Copyright © The Eric Coates Society 2014        Links Page| cookie policy      Limit of Liability

Please browse the site and hopefully find some interesting things about his music and history.

Should you find something which is incorrect or wish to add to the knowledge base

Please e-mail us using the Contacts Page

Some useful contacts can be found by clicking on Links at the bottom of the page


The name Eric Coates evokes substantial memories and no concert programme would be complete without his music.

Eric says in his autobiography that  much of the inspiration for his music came on those occasions when he cycled around the highways of Hucknall and through the lanes leading to the A60 and the winding lanes into Southwell.

He describes the contact with nature when seeing the mist which formed when a sunny day turned into warm rain showers and the aroma of leaves in the adjacent woodland.

After Eric Died in 1957 his style and popularity has not diminished.

His music still stirs the emotions.

One of his master pieces,used for the score of the film The Dam Busters is seen as a very patriotic work and is played at many concert programmes.

The Long running BBC Radio programme Desert Island Discs still opens with the well aired  Sleepy Lagoon written in 1930. (The BBC added the sound of a seagull )

The first programme was broadcast on January 29th 1942.     (N.B. 2017 was the  75th anniversary)

Calling All Workers introduced Music While You Work which went out at ten times a week on the Light Programme from  1940 and Knightsbridge March which heralded the first proper chat show,when In Town Tonight burst forth from the valve radios.

The TV series The Forsyte Saga used Halcyon Days from The Three Elizabeths Suite.

’ Oxford Street’ from ‘London Again’ was used as the signature tune for a BBC Radio series called Taxi.

 It was the adventures of a taxi driver called ‘Shorty’ during the 1950’s.

The ‘Television March’ was written for the re-start of the BBC Television Service after WW 2.

‘Sound and Vision’ was written for the start up of the Independent Television Company ATV in 1955.

  Was his music used for “Mrs Dales Diary” ?

 Thanks to Mr.Tony Clayden  who writes :-

  “Mrs. Dales Diary underwent a metamorphosis into The Dales in 1962, to modernise the programme and make it more relevant to the 1960’s,

A new signature tune [to replace the original harp arpeggio intro] was composed by John Dankworth, but was considered to be far too ‘jazzy’ for the very staid listeners, who made such a fuss that it was fairly soon discarded and replaced by the first few bars of  Dance in the Twilight.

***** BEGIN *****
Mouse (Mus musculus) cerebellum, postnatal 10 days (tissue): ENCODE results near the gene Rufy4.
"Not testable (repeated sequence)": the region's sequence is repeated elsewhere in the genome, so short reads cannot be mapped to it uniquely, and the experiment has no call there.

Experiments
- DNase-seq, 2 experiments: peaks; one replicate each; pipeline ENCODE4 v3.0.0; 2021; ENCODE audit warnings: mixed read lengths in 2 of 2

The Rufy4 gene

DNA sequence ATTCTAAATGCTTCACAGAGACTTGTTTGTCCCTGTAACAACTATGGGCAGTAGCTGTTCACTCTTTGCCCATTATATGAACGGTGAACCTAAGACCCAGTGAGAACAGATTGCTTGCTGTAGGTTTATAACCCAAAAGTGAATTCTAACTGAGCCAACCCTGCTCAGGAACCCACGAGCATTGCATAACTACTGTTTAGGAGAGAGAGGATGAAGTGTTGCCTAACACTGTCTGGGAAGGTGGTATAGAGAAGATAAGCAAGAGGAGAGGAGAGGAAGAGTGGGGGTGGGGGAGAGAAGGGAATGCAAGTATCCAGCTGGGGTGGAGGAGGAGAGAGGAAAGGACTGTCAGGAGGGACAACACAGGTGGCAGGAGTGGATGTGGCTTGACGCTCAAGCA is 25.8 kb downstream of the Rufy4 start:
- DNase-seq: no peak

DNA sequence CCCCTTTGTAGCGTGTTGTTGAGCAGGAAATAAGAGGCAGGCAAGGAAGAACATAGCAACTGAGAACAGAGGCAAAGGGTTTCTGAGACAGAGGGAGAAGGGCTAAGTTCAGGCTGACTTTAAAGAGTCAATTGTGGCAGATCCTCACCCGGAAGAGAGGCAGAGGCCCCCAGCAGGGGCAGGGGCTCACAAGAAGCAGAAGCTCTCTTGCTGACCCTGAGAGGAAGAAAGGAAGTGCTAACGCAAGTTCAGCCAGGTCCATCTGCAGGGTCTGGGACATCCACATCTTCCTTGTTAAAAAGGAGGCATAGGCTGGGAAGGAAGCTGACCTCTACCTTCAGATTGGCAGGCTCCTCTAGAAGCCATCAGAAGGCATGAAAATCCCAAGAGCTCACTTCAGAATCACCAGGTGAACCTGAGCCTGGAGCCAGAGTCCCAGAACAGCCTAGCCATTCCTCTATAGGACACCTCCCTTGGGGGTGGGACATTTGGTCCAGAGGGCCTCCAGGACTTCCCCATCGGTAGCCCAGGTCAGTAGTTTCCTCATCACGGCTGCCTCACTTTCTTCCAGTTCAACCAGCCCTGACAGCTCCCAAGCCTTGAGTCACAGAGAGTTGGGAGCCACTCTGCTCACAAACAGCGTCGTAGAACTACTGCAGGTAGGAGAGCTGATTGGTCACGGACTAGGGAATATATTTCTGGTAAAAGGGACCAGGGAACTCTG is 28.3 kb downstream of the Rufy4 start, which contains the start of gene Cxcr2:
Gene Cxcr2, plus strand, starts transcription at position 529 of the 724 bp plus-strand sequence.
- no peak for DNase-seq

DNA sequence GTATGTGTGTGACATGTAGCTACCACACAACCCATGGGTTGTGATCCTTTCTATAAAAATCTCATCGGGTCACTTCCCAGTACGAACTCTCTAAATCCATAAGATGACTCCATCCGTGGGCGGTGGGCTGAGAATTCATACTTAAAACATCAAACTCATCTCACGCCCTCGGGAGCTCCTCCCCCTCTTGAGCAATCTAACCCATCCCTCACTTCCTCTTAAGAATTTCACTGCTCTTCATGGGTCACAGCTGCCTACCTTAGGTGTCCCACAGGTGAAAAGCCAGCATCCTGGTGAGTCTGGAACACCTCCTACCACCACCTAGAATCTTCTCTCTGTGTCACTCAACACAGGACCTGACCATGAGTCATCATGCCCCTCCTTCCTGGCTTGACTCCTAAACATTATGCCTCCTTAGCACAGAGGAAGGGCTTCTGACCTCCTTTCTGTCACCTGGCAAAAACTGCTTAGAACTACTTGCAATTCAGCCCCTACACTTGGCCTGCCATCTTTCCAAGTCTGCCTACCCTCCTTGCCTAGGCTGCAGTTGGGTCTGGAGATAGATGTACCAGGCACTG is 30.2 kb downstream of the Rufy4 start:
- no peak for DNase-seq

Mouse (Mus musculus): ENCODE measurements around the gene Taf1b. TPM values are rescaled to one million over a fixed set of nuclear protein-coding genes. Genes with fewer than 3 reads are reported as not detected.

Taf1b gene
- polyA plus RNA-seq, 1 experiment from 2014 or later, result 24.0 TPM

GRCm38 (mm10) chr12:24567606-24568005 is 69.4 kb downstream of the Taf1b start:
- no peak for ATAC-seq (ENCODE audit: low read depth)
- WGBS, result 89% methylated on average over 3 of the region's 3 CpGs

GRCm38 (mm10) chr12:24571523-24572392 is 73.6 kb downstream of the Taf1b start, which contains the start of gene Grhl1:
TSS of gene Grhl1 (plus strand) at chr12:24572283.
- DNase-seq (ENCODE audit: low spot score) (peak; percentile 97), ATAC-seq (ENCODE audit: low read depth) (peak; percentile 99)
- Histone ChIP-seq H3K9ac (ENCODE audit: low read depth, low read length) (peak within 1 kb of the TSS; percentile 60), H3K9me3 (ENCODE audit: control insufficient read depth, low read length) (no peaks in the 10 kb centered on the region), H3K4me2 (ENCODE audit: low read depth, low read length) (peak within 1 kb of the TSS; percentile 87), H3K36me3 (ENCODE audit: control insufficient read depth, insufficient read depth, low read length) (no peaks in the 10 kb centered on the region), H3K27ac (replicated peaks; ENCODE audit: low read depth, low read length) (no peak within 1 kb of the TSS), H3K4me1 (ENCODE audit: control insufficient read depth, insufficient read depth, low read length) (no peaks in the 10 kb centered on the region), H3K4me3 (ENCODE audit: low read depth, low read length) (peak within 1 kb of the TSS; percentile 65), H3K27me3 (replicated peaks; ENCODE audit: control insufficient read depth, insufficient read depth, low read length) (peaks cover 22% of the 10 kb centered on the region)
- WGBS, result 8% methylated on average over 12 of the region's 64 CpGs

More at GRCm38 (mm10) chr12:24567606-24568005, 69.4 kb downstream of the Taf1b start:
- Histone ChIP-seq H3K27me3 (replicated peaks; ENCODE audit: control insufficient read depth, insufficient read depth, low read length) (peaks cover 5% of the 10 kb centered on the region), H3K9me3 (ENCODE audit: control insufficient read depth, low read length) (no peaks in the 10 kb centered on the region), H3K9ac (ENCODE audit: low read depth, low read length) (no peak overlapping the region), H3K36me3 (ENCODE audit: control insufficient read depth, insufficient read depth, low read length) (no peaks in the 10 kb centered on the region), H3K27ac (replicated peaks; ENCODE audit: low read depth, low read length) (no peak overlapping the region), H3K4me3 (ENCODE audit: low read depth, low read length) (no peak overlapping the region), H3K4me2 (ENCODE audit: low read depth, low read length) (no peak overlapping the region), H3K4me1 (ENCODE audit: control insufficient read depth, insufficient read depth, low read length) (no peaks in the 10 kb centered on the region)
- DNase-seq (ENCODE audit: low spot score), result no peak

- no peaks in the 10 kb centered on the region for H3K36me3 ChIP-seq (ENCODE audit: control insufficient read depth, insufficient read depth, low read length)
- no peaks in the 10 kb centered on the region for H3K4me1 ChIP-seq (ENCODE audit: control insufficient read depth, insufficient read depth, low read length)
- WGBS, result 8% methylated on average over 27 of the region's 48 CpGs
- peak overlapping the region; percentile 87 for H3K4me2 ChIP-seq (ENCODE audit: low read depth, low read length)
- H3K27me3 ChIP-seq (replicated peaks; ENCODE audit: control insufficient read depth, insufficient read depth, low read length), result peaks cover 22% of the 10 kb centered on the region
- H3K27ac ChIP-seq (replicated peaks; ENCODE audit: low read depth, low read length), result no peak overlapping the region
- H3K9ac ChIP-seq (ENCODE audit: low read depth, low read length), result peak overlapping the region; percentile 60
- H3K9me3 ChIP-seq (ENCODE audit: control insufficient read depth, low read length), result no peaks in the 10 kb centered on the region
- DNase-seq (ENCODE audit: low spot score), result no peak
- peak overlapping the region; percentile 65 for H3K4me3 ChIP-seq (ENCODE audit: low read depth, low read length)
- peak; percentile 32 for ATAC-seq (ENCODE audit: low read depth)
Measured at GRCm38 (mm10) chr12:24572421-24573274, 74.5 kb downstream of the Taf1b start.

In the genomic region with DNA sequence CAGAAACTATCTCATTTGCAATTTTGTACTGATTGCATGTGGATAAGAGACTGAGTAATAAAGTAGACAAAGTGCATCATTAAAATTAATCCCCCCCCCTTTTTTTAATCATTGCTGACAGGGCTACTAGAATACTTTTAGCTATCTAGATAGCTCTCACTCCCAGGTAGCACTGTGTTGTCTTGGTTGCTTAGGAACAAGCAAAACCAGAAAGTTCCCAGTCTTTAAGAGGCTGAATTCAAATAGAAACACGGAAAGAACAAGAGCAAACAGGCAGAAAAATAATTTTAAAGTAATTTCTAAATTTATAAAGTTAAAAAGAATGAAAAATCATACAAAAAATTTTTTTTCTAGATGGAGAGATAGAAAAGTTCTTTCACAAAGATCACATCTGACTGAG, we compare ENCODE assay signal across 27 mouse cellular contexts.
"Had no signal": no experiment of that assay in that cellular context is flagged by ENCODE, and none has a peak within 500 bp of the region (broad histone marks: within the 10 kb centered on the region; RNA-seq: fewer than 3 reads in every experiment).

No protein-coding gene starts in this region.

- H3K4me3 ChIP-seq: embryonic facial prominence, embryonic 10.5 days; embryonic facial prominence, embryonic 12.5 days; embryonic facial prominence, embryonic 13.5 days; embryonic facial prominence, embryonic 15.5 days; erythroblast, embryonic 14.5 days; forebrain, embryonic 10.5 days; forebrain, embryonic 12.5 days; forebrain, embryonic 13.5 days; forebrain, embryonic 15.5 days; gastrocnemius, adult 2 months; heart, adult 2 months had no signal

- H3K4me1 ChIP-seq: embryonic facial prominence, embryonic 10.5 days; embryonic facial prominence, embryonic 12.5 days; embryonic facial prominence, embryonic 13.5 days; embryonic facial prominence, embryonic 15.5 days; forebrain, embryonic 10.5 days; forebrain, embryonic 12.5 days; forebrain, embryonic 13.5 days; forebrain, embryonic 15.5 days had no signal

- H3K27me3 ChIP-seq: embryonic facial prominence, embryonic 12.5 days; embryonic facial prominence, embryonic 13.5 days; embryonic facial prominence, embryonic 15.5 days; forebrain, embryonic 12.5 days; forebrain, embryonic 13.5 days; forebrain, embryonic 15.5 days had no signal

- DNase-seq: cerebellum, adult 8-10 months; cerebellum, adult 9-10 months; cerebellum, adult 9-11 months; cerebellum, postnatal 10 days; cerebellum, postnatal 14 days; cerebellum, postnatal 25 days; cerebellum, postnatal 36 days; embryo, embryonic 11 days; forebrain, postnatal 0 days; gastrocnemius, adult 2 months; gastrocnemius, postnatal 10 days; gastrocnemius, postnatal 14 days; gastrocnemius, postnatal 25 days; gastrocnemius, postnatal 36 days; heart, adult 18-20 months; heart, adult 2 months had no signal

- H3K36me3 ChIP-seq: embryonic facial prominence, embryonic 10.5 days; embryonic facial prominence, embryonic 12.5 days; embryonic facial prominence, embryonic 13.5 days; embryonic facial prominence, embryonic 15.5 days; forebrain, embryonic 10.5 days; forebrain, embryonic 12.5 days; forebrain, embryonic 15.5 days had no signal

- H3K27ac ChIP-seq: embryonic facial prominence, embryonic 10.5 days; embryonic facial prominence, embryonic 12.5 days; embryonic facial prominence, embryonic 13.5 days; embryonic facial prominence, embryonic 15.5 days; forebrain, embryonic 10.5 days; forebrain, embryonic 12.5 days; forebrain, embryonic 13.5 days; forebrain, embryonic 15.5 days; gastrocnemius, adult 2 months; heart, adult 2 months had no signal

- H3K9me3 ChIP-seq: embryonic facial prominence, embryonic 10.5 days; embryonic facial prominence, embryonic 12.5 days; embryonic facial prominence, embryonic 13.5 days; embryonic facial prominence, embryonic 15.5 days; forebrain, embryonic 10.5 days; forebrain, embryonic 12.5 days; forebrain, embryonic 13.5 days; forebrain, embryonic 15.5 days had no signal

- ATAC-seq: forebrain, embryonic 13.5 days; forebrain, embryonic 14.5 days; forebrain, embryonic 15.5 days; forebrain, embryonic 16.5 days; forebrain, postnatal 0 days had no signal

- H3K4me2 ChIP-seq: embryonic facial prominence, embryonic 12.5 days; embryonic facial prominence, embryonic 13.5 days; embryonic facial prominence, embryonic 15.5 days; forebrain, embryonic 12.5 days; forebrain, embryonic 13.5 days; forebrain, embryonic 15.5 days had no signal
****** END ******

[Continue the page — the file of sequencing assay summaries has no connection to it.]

This was at a time when Eric Coates’ signature tunes on the BBC still reigned supreme !

This piece was used until it was replaced with a new specially commissioned  composition by Ron Grainer and

which was used until the show was finally taken off the air in 1968.”

 According to Geoffrey Self  in his book, In Town Tonight,  Spring time, suite for orchestra comprised of

1) Fresh Morning , Pastoral

2) Noonday Song, Romance

3) Dance in the Twilight, Valse

First performance BBC Orchestra 1937

Published by Chappell


Over the Years we have produced a number of Concerts

The programmes are shown on the pages above..

Concert 2013 Concert 2009 Concert 2010 Concert 2011 Concert 2012 Concert 2014 Concert 2015 Concert 2016 TOP

The House where Eric Coates was born, next to the  Community

Centre, Watnall Road, Hucknall,Nottinghamshire.

members page Concert 2017 Concert 2018

Eric Coates at the BBC Proms.

1930        23rd Aug. Prom 13

                     Queens Hall

1934        8th Sept. Prom 25

                   Queens Hall

1940       17th Sept.  Prom 33

                     Queens Hall

1954         4th Sept.  Prom 37

                    Royal Albert Hall

1956        18th Aug.   Prom 39  

                    Royal Albert Hall


Eric Coates was born in Hucknall, Nottingham on 27th August 1886 and died on the  21st December 1957.

This December (2020) marks the 63rd anniversary.

Eric made his last conducting appearance at the Royal Concert with the BBC Concert Orchestra playing before Her Majesty the Queen on the 26th November 1957.

Three weeks later he suffered a stroke and was taken to Chichester hospital, where he died three days later on 21st December.

His funeral was on Christmas eve at Golders Green crematorium London.

The BBC announced the death of “The uncrowned king of light music”.

Sir Charles Groves wrote of Eric Coates:-

 …….(He) was a gentle and quietly spoken man but his music crackled with vitality.

He could write tunes and could clothe them in the most attractive instrumental colours.

He did not, as far as we know,aspire to writing symphonies or oratorios.

He knew what he could do and he did it superbly well.

Someone once said that the marches of Souza would make a man with a wooden leg step out; a man would have to have a wooden heart not to respond to the music of

Eric Coates.

Does anyone know of any Recordings of Eric Coates’

“Valse” from the “Three Lyric Pieces” (1930)

We need info on the original piano version.


Concert 2019